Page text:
When performed correctly, the deadlift is the best all-around lift for building mass and increasing strength. Sure, squats are great and the bench press is no slouch either, but the deadlift is superior to both of those lifts because of the number of muscles it engages; it works everything from your calves to your shoulders. To put it bluntly, if you can do only one lift, make it the deadlift.
It’s functional. You pick stuff up and put stuff down every day. Sometimes that stuff is heavy. Not only will deadlifting help you in those endeavors, but it will also help make sure you are doing those tasks in the safest way possible.
It builds overall strength and mass. The deadlift works the following muscles: back, glutes, legs, forearms, calves, shoulders and traps. Another important, and often overlooked, element of the deadlift is the effect it has on grip strength. With all those muscles engaged, the deadlift adds mass like no other lift. If you want a powerful overall build, you should deadlift.
It works your cardiovascular system. While the deadlift isn’t a substitute for hill sprints or time on an Airdyne, it does help your cardio. Don’t think it’s true? Do a set of heavy deadlifts and see if you aren’t gasping for air by the time you reach failure.
It’s good for core and stability. If you are using proper technique, the deadlift will help your posture and increase your core strength.
It’s a great gauge of overall strength.
Jon Pall Sigmarsson
Okay, now you know why you should deadlift, but before you just walk up to a loaded bar and start pumping out reps, it’s important to know how to perform the lift correctly.
The first thing you want to do when you approach the loaded bar is set your stance. Your feet should be shoulder width apart and the bar should be across the middle of your feet.
Now that your stance is set and the bar is in the proper position, do not move the bar. Do not roll the bar forward or backward, keep the bar right where it is, across the middle of your feet.
Lean over and grab the bar with an overhand (both palms facing you) grip, but keep your legs straight while doing this. You can use a split grip if you want (one overhand/one underhand), but ideally, both hands should be in the same position. Your forearms should be outside your legs, just short of touching.
Now you’ll set your back in the proper position, which is the most important part of the lift. You’ll do this by bending your knees until your shins meet the bar. At this point, raise your chest. Doing this will put your spine in a neutral position; that is not rounded or hyperextended.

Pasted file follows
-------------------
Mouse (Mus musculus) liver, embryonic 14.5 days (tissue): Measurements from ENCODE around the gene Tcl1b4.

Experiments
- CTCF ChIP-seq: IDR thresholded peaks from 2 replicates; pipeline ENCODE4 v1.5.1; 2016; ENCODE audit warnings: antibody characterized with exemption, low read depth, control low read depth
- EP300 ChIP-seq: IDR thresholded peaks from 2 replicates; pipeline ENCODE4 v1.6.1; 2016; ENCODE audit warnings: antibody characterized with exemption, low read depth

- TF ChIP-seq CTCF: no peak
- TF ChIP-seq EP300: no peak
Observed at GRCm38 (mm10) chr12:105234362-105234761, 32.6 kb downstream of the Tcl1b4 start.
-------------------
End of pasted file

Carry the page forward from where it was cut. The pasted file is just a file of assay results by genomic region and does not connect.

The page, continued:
If the bar moves during this process or your back does not feel like it is in the correct position, start over from the first step until you feel comfortable with your stance.
Breath in and lift, driving your heels down at the same time. The bar should remain in contact with your legs, your core and back should stay tight, your arms should be straight, and your should squeeze your glutes once the bar hits thigh level. Do not lean back once you reach the top of the lift. Do not look up during the lift.
Reset by reversing the above step. Do not round your back while lowering the bar and do not loosen your grip until the bar is resting on the ground.
Do not drop the bar or bounce the weights between reps.
Dangers and Mistakes
If you round or flex your back, you will set yourself up for injury. If you’re unsure you have achieved a proper lifting technique, make a video of your stance. Remember, keep a neutral spine during the entire lift.
The reason you don’t bounce the bar is that you don’t want to use the momentum of the bar to power your reps.
If you look up during the lift, you can also strain your back. Keep your head in line with your back.
Do not use your arms during the lift other than to hold the bar. If you have bent elbows at any time of the lift, you risk injury.
Don’t start heavy. Make sure you are comfortable with your stance and technique before you begin moving heavy weights.